Over the past year, a dedication to quality food — and overwhelmingly-positive word of mouth — has allowed an upstart Emporia business to make some new friends in high places.
Owned and managed by Jessica Symmonds, a 2009 graduate of Flint Hills Technical College’s Culinary Arts program, Gourmet-to-Go Catering has established itself as one of Lyon County’s best options for providing parties, company meetings and other gatherings with a line of “home-cooked meals without the home-cooked fuss.”
In mid-January, Symmonds received the opportunity to expand appreciation for her company all the way to the State Capitol in Topeka after an acquaintance in Governor Laura Kelly’s office recommended her services.
“We were commissioned to cater Governor Kelly’s State of the State address reception, which was obviously a huge excitement for us.” Symmonds said. “We actually got to meet her and talk with her for a bit beforehand, and then we were able to watch her give the speech from her office, which was a real honor.”
Preparation time for the order wasn’t too far out of line with a regular occasion, Symmonds said, but the opportunity to make a solid first impression with a new group of guests encouraged extra creativity with the recipes. Items made for the reception included: stuffed mushrooms, Italian pinwheels, salted caramel cheesecake, raspberry chocolate cheesecake, mini quiches and a variety of truffle and fruit skewers.
“We obviously wanted to represent ourselves well, but like with everything else we do, we wanted to make sure we also did a good job of representing the host,” Symmonds said. “That bit of extra fanciness made everything go over really well.”
Even as Symmonds continues to expand her clientele, she wants local residents to know she has no plans of moving to a different location. In fact, an upcoming lease renewal with the owners of the Emporia Humanitarian Center — the basement of which serves as the current homebase for Symmonds and her crew of culinarily-gifted friends — could allow for exciting new additions in the spring.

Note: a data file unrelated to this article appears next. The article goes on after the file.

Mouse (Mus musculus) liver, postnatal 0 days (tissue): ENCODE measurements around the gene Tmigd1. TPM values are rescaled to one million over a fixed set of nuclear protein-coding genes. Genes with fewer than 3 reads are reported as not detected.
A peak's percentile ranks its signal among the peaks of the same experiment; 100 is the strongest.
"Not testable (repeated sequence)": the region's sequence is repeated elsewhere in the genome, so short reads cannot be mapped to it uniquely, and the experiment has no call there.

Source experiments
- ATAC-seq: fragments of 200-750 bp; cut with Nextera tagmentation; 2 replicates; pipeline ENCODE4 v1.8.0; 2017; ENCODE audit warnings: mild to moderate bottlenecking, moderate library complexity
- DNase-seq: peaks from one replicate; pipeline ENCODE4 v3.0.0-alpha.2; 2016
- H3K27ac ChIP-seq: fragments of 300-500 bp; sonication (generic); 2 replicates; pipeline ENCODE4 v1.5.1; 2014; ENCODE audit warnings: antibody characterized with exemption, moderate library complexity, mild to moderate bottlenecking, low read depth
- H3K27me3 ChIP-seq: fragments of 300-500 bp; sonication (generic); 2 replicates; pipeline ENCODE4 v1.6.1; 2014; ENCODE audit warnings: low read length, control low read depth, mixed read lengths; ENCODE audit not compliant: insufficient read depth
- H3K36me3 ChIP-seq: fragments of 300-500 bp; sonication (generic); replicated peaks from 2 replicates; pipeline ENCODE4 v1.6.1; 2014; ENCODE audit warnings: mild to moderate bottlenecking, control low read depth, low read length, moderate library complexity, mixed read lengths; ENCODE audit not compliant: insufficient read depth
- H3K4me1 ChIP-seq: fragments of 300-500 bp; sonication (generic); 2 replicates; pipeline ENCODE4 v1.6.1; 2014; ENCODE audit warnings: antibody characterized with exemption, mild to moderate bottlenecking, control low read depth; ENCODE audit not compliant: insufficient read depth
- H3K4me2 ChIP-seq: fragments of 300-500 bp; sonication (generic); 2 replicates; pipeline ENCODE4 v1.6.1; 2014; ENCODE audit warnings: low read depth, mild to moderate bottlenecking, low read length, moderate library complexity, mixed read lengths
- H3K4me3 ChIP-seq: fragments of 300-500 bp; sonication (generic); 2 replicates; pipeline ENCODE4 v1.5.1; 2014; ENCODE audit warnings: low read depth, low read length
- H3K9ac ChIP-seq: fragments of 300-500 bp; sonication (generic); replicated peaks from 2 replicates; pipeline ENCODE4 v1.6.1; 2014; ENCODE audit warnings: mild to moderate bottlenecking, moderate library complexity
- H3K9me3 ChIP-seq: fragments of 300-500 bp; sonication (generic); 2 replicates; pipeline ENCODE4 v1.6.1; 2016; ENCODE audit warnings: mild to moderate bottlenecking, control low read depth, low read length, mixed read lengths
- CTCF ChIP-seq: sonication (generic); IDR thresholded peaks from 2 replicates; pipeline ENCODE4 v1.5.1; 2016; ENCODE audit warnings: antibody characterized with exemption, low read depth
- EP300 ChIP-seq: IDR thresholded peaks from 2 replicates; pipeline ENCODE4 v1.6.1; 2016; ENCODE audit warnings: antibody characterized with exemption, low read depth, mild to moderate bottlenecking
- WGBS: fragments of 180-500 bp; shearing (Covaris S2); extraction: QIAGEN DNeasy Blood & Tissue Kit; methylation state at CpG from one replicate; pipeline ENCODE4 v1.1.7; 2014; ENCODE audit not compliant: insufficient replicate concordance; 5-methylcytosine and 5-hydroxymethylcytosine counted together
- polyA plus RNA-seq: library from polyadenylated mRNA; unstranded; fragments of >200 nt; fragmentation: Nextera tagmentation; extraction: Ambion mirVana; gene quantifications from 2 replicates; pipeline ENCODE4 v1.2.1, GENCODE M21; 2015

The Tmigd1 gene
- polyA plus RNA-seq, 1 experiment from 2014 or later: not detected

“I don’t know where this rumor keeps getting started or who is starting it, but we don’t have any plans of moving away,” Symmonds said. “Actually, we’re getting ready to sign a new lease agreement soon that’s hopefully going to let us expand more throughout this building … We were thinking of making a space that could act as a part-time restaurant, more or less, where people could come, have a space to sit down, talk and enjoy the foods we put on our Thursday/Friday lunch menus together.”
In discussing the idea with her coworkers, Symmonds agreed that much of the building’s appeal as a restaurant would come with its history, an element of the space she hopes others around the community will enjoy as well.
“Every time I float this idea to someone around town, I always get the same kind of responses like, ‘Oh, I attended school there when it was Lowther South’ or ‘Oh, that building has a great story,’” Symmonds said. “It’s been pretty encouraging, so it’s something we hope we can offer to the community soon … For decorations, we were thinking people could bring photos from past yearbooks or other things capturing the history of the building, but we’re still kind of planning. Moving forward, we’d definitely like to hear from anybody that has a connection to the building or a good idea for the space.”